Oct. 7, 1999
Dr. Walid Ma’ani
University of Jordan
By Facsimile: 962 6 535 5533
Dear President Ma’ani:
The Committee on Academic Freedom in the Middle East and North Africa (CAFMENA) and the Human Rights Watch Academic Freedom Committee are writing to express our concern over the ouster of Dr. Mustafa Hamarneh as director of the Centre for Strategic Studies at the University of Jordan. In the absence of any academic justification for his removal, we call upon you to reinstate Dr. Hamarneh promptly as the Centre’s director.
CAFMENA works on behalf of the Middle East Studies Association of North America, which comprises 2,700 scholars and teachers worldwide, to promote respect for the principle of academic freedom throughout the region. Human Rights Watch monitors human rights violations around the world. The Academic Freedom Committee promotes the right of scholars and students to express their views as citizens and to study, research, teach, and publish without political interference.
According to information we have received, Dr. Hamarneh submitted his resignation to you on July 14, 1999 after being told that if he did not resign the Centre would be closed and its activities, including support for a number of Jordanians studying abroad, would be terminated. It is our understanding that in the period prior to this ultimatum, senior government officials including Prime Minister Abdur-Ra’uf Rawabdeh and Samih al-Battikhi, chief of the General Intelligence Directorate, urged you to secure Dr. Hamarneh’s removal as head of the Centre. Upon Dr. Hamarneh’s resignation, Dr. Salah Bashir, a member of the law faculty, was appointed as his successor. In keeping with Dr. Hamarneh’s contract with the university, he initially continued his association with the Centre as a researcher. We understand that on or around August 23 Dr. Bashir dismissed him from that position as well.
No adequate explanation of these developments has been offered by yourself or any other party. To our knowledge, no significant academic concerns were brought to Dr. Hamarneh’s attention at the time he was pressured to resign.
Our understanding is that research conducted by the Centre during Professor Hamarneh’s tenure as director, as well as critical comments he has made as an independent political commentator and in his capacity as a private citizen, led government authorities to pressure the University to remove him. Dr. Hamarneh’s ouster thus appears to have been based on political rather than academic criteria.
At the time of his resignation, Professor Hamarneh had served as director of the Centre for Strategic Studies for seven years. Under his leadership, the Centre attained regional and international recognition for its research on policy issues in the Arab world, and for its use of scientific opinion polling and social survey research in Jordan. Several of the Centre’s reports generated controversial findings, including a survey released on June 20 showing a decline in the popularity of the government of Prime Minister Rawabdeh; a 1997 report placing unemployment levels at 27 percent, ten points higher than official estimate at that time of 17 percent; and a 1998 study on public perceptions of JordanianPalestinian relations. In addition, Professor Hamarneh himself had acquired recognition as a specialist on Jordanian and Arab affairs, and his comments to the international media — at least once misrepresented in local papers as insulting the dignity of King Abdallah — are also believed to have contributed to pressures for his removal.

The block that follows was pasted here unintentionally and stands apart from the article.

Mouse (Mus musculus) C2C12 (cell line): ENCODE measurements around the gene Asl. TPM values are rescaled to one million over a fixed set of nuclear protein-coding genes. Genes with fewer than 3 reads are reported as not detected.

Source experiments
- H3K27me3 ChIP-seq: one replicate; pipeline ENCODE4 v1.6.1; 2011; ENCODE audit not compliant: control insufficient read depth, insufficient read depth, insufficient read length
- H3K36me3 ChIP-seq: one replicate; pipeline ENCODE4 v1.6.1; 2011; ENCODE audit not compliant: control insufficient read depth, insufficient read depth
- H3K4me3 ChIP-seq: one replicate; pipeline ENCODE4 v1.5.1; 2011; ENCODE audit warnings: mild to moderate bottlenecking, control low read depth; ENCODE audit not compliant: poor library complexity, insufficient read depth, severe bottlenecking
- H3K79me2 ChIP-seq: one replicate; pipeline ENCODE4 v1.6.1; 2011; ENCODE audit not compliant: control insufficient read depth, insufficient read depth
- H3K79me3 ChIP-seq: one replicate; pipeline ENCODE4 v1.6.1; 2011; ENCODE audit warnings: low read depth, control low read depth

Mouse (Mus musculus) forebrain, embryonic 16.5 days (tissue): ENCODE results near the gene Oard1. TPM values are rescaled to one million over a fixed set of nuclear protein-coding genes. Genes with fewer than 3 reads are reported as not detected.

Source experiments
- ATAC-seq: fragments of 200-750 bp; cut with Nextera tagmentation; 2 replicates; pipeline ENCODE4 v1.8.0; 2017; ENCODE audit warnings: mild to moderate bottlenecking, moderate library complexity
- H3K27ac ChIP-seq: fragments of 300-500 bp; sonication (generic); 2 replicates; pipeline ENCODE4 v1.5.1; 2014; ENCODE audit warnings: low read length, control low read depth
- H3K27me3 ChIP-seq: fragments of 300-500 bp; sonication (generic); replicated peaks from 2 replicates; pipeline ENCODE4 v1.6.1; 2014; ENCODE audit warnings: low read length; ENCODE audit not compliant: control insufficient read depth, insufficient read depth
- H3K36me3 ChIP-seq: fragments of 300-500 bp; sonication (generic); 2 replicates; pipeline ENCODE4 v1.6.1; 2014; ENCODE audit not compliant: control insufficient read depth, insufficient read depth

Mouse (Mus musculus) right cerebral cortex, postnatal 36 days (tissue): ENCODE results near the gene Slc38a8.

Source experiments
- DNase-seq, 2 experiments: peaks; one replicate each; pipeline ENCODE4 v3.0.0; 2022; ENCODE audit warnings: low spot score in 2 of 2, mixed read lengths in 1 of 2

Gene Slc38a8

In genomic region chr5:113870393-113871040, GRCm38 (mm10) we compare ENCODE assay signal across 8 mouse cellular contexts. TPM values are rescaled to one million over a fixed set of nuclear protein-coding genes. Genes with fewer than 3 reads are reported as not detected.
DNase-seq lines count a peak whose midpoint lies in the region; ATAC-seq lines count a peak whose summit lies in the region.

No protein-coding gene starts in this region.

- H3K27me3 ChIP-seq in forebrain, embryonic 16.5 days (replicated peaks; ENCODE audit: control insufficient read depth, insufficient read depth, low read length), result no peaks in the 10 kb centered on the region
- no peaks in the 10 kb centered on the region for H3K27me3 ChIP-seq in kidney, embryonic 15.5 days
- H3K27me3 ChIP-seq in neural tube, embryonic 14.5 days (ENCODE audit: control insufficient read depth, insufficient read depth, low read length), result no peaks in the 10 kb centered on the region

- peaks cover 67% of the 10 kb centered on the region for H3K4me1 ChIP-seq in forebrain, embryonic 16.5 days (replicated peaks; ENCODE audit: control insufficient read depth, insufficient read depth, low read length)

We are gravely concerned that Dr. Hamarneh’s exercise of his basic right to freedom of expression and his success in turning the Centre for Strategic Studies into an independent research and training facility — one of the very few in the Arab world — became the basis for his forced removal from office. As set forth in Article 19 of the International Covenant on Civil and Political Rights, to which Jordan is a State Party, freedom of expression “shall include freedom to seek, receive and impart information and ideas of all kinds, regardless of frontiers.” Apparently, and unfortunately, it was just such activities that led to Dr. Hamarneh’s removal.
We find it profoundly disturbing that university officials apparently capitulated to government pressures and participated in Dr. Hamarneh’s ouster. University autonomy is a precondition of academic excellence. In this instance we must concur with the views of a Jordanian legislator, who reportedly called this case “a major blow to democracy, independent research, and academic integrity in Jordan.”
For the above reasons, we respectfully urge you to reappoint Dr. Hamarneh to his post as director of the Centre of Strategic Studies; to continue the University’s support for the Centre, its work, and the students affiliated with the Centre; and to uphold the principles of academic freedom and university autonomy.
Thank you for your consideration of this important matter. We await your response.
Jonathan F. Fanton
CoChair, Human Rights Watch Academic Freedom Committee
Anne H. Betteridge
Executive Director, Middle East Studies Association of North America
Prime Minister Abdur-Ra’uf Rawabdeh
Ambassador Marwan Muasher, Washington, DC
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